Focusmate is weird
co-working, but make it surveillance?
“Is this the answer to our Productivity Crisis?” asks Guardian writer Sam Wolfson, who has just discovered co-working. Except, it’s a new site called Focusmate, that matches you with a stranger on a video call for 25 or 50 minutes.
I stumbled upon someone called @adhd_coach_ryan on Tiktok advertising it too: “I tell all my clients about this, and it’s cool, because this one is totally free.”
But, why is it totally free, Ryan?
A brief look at their FAQ page made me scream a little. Video is mandatory, you’re not allowed to turn it off, and you are encouraged to keep your mic on, too.
Under “How is accountability enforced?” the answer reads:
If you're late or don't show, Focusmate can detect it and your timeliness score will be reduced, and your account can also be frozen. If your partner goofs off during the session, you can report it using the reporting button on the appointment card in your dashboard.
Be sure to surveil your assigned stranger for any signs of indolence and report it to The Company!
Aggregated Information (information that does not personally identify you) may be used in many ways…Aggregated Information may occasionally be shared with our advertisers and business partners.
No apps or services are truly “free” — you pay in data. It’s the currency of our times. Not being personally identified sounds okay, until you consider research that’s shown 99.98% of anonymized data can be re-identified, with aggregating making it more likely.
The fact that video is mandatory and mics are encouraged makes me skeptical, because I participate in co-working sessions every week with an online community and there are no rules like this. It’s still motivating with your video off, so what could be the purpose of mandating such a thing, besides data collection?
In her book The Smartphone Society (which I talk about constantly and recommend too much), sociologist Nicole Aschoff explains the sheer profitability of collecting and selling (or as tech companies say, “sharing”) our data — in 2018, 92 percent of Facebook’s $55.8 billion revenue came from “exploiting the data we generate 24/7 with our pocket computers.”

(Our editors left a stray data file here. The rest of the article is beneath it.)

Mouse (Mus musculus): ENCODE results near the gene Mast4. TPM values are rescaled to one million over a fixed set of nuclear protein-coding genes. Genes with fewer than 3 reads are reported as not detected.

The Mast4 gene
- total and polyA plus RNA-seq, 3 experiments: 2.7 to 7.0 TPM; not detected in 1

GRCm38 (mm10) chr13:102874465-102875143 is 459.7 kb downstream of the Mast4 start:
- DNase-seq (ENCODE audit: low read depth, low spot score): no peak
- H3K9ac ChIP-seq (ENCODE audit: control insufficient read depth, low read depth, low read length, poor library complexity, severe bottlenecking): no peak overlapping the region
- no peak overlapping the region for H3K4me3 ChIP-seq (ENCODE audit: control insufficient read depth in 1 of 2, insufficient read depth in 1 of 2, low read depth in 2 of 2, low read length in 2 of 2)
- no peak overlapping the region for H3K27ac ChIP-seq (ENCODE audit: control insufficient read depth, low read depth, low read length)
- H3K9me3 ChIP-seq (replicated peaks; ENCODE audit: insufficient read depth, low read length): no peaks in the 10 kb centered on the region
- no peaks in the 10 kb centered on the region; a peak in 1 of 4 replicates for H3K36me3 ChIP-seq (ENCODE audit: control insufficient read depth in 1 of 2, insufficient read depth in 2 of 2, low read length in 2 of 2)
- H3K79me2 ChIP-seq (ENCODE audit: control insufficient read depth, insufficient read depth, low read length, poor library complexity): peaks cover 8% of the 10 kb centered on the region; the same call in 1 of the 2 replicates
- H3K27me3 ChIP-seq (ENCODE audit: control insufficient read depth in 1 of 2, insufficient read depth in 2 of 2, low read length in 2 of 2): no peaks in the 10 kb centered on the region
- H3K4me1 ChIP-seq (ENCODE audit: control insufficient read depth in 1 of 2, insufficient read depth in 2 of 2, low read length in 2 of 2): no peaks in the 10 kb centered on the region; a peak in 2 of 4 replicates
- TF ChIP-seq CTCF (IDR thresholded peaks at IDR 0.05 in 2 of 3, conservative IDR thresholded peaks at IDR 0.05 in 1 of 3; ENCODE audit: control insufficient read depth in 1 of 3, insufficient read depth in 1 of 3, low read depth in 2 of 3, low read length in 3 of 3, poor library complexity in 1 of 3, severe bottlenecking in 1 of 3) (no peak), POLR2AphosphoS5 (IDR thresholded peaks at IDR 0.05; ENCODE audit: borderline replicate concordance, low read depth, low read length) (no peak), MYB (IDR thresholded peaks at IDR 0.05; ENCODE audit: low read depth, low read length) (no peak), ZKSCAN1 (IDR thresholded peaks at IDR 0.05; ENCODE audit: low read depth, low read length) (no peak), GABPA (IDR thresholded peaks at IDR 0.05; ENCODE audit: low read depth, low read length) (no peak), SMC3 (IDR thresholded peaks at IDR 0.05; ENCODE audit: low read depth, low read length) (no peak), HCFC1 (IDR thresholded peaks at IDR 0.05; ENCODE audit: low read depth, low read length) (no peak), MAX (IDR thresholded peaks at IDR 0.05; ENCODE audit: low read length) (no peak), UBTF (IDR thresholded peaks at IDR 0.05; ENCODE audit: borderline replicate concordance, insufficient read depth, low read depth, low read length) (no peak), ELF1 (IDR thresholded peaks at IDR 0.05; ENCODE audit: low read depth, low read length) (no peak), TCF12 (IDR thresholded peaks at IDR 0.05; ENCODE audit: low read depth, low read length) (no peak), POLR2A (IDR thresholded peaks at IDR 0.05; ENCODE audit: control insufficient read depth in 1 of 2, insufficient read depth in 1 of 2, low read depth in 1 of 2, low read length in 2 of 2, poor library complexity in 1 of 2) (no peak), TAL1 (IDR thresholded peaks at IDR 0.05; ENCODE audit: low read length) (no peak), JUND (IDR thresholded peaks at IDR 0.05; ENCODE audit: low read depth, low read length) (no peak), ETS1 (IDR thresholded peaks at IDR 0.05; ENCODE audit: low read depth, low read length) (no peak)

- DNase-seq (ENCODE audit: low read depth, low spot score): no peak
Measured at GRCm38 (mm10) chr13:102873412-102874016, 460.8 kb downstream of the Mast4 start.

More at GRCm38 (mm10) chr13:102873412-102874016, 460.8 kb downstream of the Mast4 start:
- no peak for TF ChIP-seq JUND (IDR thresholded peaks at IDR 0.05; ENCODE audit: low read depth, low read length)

What’s more, that data is also used to score us:
”Companies want to know whether we can be trusted to take our meds, pay our bills, keep a job, stay healthy, buy stuff, and so on, so they use predictive modeling — utilizing thousands of individual factors or data streams — to assign us consumer scores.
Virtually every adult in America has at least one consumer score…Yet, the details of what scores are attached to whom, what institutions use these scores, and how they use them are fuzzy, to say the least, because most of these scores are secret and unregulated.”
Focusmate’s creator, Taylor Jacobsen, told the Guardian that he was inspired by things like The Body Keeps the Score, tribal psychology, and nervous system co-regulation:
“So socially and physically, we repress all of the fight/flight energy that is constantly being stimulated in our nervous system. A low attention span is basically just a symptom of stress. When we feel safe we can focus, and humans are designed to experience safety through connection with others, through the tribe.”
“The tribe”, I guess, is strangers on Zoom that you will never see again?
I agree with Jacobsen’s idea, but not his execution. Focusmate feels like a distortion of co-regulation, a cheapened hack version, sort of like how Silicon Valley has taken the benefits of psychedelics and warped them into a productivity tool.
It’s not about the connection or the meaning, it’s just about tricking your body into doing more work. Lots of companies in the health tech space have latched onto pseudocollectivist messaging to sell their services — it’s trendy right now, and it resonates with our instincts as highly social creatures.
But I think something is lost when your co-workers are always total strangers, because true accountability is something you have with people you know, not randoms on Zoom. What I love about my own co-working community is that I see the same faces when I log on, we chat about each other’s work and struggles, and this means we can encourage and celebrate each other in a genuine way.
Rules like “keep your video on” and “no talking” rub me wrong — you are allowed to “connect” but only for the sole purpose of doing work, nothing more, and you also have to endure the anxiety that your focusmate is watching and reporting you to a corporation, which seems like the opposite of Jacobsen’s feel-good “safety through connection with others” talk.
Yes, co-working works — but it’s also not just about work.